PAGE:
Just past dawn, a gray SUV pulled into Hailey Shelton's driveway and made off with Chloe and Dixie.
Nobody heard a bark on that June morning. Nobody found an open gate.
The only explanation came from a neighbor, who witnessed the early morning dognappers from across the street.
"They just straight-up took two puppies," said Shelton, 19, who lives in Durham.
Animal advocates are reporting a sharp rise in dog theft - a murky and hard-to-track crime that often goes unreported.
The American Kennel Club tracks larcenies through a national database, and its figures show at least a 32 percent uptick so far in 2011.
The group bases its numbers on media reports of stolen dogs and customers who call its Companion Animal Recovery service.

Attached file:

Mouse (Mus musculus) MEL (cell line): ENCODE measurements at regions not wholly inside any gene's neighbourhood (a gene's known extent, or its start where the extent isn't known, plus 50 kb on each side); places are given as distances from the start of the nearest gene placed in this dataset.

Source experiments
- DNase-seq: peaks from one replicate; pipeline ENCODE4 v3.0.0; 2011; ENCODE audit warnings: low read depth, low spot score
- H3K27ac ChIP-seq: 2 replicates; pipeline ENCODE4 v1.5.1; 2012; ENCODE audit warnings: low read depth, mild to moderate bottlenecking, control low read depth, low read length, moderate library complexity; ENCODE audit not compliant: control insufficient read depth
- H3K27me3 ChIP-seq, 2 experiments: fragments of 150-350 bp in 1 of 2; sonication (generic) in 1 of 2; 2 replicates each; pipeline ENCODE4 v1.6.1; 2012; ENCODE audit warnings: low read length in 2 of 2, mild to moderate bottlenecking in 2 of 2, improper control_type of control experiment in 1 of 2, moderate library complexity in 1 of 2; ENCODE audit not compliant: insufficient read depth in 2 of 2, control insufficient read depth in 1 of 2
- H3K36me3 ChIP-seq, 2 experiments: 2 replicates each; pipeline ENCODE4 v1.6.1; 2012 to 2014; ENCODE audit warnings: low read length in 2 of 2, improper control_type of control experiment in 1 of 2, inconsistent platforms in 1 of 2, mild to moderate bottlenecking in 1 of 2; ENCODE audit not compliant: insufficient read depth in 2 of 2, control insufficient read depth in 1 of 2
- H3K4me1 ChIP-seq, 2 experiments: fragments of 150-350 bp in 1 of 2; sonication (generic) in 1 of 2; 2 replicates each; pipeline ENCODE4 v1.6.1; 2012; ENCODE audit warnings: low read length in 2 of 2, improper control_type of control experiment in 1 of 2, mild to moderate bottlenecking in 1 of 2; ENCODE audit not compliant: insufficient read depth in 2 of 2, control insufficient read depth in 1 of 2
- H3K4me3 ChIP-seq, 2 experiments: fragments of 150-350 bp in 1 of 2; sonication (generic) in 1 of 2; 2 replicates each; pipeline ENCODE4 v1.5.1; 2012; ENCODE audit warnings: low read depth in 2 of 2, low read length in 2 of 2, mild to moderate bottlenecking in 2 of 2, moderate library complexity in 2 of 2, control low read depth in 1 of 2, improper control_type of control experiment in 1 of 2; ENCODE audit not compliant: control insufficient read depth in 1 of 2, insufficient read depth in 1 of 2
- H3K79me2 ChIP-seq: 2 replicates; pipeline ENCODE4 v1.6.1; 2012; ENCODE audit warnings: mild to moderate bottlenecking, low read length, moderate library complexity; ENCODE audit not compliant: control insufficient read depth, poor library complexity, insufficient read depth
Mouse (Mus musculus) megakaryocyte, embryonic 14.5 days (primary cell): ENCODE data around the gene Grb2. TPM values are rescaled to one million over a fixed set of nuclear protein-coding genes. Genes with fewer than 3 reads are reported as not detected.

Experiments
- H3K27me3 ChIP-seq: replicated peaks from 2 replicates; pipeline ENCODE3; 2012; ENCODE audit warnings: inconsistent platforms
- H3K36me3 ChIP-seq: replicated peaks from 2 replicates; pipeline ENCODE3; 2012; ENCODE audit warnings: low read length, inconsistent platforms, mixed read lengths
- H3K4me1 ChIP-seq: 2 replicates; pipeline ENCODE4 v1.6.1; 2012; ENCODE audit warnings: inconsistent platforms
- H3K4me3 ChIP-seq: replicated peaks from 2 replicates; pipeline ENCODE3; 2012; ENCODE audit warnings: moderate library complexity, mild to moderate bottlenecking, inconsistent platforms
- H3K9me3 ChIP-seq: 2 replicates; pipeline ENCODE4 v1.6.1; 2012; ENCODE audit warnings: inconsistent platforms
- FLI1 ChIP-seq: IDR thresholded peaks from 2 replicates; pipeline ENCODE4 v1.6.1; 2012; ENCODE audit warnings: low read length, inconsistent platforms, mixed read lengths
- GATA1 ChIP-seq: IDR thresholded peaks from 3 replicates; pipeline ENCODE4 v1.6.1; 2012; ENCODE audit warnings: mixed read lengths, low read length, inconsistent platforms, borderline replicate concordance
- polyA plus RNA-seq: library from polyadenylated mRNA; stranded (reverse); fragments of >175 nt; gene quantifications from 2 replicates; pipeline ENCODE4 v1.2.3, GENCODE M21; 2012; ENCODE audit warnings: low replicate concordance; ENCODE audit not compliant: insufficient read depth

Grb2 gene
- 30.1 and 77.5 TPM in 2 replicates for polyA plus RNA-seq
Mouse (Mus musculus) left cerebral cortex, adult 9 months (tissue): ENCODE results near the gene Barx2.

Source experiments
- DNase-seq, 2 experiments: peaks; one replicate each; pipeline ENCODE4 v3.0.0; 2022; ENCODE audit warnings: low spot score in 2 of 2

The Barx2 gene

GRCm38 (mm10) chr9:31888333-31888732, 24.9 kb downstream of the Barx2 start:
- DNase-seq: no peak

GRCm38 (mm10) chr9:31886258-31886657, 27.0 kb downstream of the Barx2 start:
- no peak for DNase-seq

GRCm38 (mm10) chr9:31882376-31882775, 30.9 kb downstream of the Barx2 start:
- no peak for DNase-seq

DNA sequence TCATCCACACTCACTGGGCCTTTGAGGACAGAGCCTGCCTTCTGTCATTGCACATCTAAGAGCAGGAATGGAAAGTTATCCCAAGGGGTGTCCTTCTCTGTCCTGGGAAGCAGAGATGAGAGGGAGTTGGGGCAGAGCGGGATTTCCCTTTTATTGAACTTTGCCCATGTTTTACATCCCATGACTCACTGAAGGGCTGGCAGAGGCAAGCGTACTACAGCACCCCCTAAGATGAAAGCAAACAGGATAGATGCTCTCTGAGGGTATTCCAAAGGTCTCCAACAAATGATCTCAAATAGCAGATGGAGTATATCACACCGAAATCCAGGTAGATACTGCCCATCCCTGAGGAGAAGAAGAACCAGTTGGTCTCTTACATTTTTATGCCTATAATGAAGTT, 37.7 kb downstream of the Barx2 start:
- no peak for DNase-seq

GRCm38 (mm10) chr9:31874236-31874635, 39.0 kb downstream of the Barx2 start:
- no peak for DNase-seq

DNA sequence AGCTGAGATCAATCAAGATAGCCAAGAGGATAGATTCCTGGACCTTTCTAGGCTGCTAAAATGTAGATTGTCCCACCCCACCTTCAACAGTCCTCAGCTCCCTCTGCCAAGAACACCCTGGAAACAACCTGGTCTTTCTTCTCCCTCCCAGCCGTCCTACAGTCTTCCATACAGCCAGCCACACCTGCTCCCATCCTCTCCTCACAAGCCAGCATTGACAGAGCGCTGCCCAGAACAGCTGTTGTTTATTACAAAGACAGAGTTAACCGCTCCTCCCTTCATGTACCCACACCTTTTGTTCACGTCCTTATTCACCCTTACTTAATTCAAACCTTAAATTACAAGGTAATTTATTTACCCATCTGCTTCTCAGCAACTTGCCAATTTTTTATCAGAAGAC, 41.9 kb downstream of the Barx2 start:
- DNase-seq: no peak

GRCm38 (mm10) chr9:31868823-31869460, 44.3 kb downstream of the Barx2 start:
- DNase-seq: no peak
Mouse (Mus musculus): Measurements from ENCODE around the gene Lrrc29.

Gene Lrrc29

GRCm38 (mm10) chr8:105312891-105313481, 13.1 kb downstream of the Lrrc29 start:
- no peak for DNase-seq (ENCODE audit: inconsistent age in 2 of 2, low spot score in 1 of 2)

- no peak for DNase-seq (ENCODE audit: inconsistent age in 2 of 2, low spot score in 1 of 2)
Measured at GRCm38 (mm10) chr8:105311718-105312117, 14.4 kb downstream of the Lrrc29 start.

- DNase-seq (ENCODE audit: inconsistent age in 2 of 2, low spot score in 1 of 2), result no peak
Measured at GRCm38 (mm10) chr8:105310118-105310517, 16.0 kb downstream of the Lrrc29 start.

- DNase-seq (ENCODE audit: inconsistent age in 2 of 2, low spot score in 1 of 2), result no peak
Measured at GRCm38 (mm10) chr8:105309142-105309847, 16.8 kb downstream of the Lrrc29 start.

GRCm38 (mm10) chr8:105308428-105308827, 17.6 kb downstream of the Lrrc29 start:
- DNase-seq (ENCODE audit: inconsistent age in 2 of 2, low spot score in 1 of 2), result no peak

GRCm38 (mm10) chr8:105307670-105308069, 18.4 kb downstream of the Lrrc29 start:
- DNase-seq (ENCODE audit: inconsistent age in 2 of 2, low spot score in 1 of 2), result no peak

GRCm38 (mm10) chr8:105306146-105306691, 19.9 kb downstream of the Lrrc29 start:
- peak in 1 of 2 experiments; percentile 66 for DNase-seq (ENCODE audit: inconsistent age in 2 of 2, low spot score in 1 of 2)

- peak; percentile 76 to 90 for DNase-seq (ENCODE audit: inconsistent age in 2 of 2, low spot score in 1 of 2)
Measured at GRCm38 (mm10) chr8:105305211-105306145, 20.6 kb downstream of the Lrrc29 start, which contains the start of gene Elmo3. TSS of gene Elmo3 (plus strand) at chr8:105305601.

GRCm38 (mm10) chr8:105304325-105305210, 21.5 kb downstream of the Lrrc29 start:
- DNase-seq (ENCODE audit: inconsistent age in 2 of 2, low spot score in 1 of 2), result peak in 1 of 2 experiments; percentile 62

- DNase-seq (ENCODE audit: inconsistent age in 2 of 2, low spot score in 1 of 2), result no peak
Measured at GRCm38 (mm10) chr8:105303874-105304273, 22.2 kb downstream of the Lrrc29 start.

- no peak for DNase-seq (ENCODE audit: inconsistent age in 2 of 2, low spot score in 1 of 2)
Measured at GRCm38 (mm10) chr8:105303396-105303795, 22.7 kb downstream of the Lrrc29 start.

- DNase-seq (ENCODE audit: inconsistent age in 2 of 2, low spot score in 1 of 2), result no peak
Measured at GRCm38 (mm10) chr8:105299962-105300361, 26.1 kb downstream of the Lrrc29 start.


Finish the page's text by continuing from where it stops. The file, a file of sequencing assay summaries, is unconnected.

By mid-July, its database showed 191 stolen, compared to 145 over the same period in 2010.
Those 191 dogs have far exceeded 162, the AKC's 2009 total.
"Some are taken out of homes, some are taken out of cars, some are taken out of pet stores," said Lisa Peterson, AKC spokeswoman. "I've even seen some taken out of a child's arms on a park bench."
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